“You aren’t getting a Christmas or birthday gift for the next twenty years.”
And he pretty much stuck to it.
But the youth home was not the worst thing that came of the bust. I ended up getting expelled from school. Like, permanently banned from the entire school district! If I wanted to graduate, I was told that I’d to attend adult-ed. This really messed me up. I was actually a smart kid. I did enjoy school when I could remain focused. School was my hunting grounds for girls. I wanted to play sports. I wanted to go to school and hang out with my boys all day. It was where all the girls were! But the district superintendent said I was expelled for good. Period. End of story.
So here is where the story gets kind of funny. I told my Grandpa Tocco that I really wanted to stay in high school, so I could graduate with my class. And he never liked to see any of us unhappy. So, he got on the phone and called the superintendent and set up a face-to-face meeting with him. Later that week, he took me to this meeting and it was the first time I saw my grandpa try to intimidate someone using his name and “the Family.” There were several people in the room—my principal, the assistant principal, the school cop, and some counselor. Witnesses perhaps. I’m sure they were more than familiar with our family name, and who my grandfather was. But the first thing he did was look them all in the eye and introduce himself very slowly as, “Mr. Peter Paul Tocco…”
He made sure they all knew who he was before he dove into a very forceful, red-faced diatribe about how important it was to him for me stay in school and graduate with the rest of my class. To his shock and my dismay, the superintendent didn’t seem to care. After some heated arguing, the stubborn superintendent still wouldn’t budge. Looking deadpan at my grandpa, he said,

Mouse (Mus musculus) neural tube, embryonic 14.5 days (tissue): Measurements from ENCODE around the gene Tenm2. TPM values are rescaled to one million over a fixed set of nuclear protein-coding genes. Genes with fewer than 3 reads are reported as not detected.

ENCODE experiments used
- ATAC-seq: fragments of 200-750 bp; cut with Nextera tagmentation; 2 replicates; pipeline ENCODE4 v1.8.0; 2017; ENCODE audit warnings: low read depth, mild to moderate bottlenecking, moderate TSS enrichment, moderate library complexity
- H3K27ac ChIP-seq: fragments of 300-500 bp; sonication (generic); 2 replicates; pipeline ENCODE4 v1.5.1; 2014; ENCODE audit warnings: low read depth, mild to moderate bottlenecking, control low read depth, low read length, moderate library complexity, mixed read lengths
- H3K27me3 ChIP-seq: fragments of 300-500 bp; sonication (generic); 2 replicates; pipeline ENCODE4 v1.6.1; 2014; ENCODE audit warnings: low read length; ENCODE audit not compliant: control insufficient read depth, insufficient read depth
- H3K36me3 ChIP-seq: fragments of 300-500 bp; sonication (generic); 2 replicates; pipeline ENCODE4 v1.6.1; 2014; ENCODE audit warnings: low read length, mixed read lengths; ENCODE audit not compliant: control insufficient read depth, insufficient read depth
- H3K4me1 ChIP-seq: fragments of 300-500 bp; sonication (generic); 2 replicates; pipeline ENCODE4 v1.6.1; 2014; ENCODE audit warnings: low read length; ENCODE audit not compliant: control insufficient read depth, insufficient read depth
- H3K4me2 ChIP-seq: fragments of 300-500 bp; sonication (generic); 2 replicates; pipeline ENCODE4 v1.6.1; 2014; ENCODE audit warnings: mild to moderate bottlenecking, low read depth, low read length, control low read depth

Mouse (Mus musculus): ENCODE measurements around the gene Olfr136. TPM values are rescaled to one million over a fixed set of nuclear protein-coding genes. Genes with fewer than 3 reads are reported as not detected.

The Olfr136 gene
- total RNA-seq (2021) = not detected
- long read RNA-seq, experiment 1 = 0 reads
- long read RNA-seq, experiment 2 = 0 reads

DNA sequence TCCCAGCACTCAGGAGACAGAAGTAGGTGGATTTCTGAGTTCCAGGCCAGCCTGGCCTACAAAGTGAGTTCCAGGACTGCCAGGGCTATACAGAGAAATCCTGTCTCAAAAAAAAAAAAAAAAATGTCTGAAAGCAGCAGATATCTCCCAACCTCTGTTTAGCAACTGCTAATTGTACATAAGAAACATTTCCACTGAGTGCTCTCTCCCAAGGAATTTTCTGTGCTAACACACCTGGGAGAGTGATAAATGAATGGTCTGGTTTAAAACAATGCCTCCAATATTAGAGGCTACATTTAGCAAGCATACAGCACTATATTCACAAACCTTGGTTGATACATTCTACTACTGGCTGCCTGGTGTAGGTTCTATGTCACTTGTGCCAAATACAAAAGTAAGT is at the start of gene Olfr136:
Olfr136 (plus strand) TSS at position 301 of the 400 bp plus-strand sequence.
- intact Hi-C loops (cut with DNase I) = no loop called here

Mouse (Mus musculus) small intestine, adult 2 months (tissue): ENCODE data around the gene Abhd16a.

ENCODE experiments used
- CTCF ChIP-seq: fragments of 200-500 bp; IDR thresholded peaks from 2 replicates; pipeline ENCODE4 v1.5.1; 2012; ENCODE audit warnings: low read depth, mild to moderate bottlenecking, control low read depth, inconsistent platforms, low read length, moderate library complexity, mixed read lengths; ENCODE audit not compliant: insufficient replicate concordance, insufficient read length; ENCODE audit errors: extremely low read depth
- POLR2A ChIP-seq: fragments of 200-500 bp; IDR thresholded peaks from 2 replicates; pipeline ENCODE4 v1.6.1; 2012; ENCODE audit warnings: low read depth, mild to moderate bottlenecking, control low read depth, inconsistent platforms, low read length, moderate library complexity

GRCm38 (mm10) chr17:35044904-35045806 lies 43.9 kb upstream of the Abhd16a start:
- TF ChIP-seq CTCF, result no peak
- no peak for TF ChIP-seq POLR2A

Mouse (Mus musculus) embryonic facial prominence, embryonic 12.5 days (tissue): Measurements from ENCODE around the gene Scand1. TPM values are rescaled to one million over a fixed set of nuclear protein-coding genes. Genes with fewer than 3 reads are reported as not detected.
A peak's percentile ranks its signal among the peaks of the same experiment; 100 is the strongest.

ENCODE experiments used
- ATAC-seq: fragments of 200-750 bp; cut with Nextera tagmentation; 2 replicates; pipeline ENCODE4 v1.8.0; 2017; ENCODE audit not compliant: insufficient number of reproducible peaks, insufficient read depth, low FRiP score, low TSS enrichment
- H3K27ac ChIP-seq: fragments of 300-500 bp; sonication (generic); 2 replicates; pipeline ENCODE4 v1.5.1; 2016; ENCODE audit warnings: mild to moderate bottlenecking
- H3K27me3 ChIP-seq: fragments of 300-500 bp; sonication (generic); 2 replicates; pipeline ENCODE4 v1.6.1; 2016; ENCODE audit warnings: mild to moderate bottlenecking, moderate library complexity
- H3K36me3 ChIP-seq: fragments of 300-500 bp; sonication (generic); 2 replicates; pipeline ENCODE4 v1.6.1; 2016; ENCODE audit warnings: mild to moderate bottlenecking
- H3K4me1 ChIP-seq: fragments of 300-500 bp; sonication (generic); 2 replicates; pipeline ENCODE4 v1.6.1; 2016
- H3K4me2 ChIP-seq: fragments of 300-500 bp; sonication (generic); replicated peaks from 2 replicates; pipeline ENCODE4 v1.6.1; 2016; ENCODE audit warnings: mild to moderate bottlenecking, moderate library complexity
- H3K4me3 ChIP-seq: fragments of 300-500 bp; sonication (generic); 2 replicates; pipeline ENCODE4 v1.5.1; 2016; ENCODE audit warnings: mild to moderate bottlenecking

“Your grandson comes to school smelling like pot. He’s always getting in fights and starting trouble. We know he sells drugs…”
He jammed a finger at my huge gold chain and $600 Troop jacket.
“Look at how he dresses. He doesn’t even try to hide it! No, he’s not cut out for high school. He’s not welcome here and he can’t come back. I’m sorry. Our decision is final.”
So that was it. Barely 15-years-old, I was already kicked out of high school for good. All because that dumbass Ricky and his “brother’s coat.” I ended up getting in a small beef with his brother later because Ricky did steal his coat and then told him he sold it to me. Which was a total lie. I didn’t even know what coat he was referring to. Ironically, his older brother (he will read this and smile, but I’m sure he will appreciate that I left his name out of it), a well-known tough guy in the neighborhood, would end up working for some of my family and the same people I’d end up working for, doing the exact same things. He would eventually be part of a large RICO indictment that included the Boss himself, his underboss, and several other highly-ranked capos in the Syndicate. Like any standup guy, he clammed up and refused to cooperate. Eventually most of the charges were dismissed when witnesses refused to testify on behalf of the prosecution.
But his little brother, Ricky, was a thieving scumbag and pathological liar. I almost beat the shit out of him one time because I knew he stole a very valuable boat motor from my garage while I was away camping with my dad. I knew it was him because he had stopped by right before we left and was asking about the motor, where I got it, and what I was selling it for. I’d just bought it. Or rather, traded a $70 bag of weed for it, a real nice Mercury outboard, which I knew I could easily sell for $400. But when I got home from camping a few days later, it was gone. I knew it was Ricky. The kid was a kleptomaniac who couldn’t control his impulses to steal. Even from his friends. I called him, and before he could say one word, I growled into the phone,
“Bring me $400 or my motor. You have an hour. If you don’t, I’m going to smash your bitch ass every time I see you for the rest of your life. Capisce?”
Then I hung up and waited.
I meant what I said and he knew it. I didn’t say things like that unless I meant it. He knew this. So, sure enough, twenty minutes later, he pulled up in his dad’s old Mustang. Right away he jumped out and dove straight into a story about how he found a buyer for the motor, how he was going to make a couple hundred bucks on the sale. I didn’t care. I had already decided I was going to beat the shit out of him. As I began walking at him, he saw the look in my eyes and knew what was about to happen. Backing away from me on the sidewalk, he started begging.
“Come on, Al, I know what you’re thinking, but you got it all wrong! I was just trying to make a buck! You weren’t home. I had a buyer!”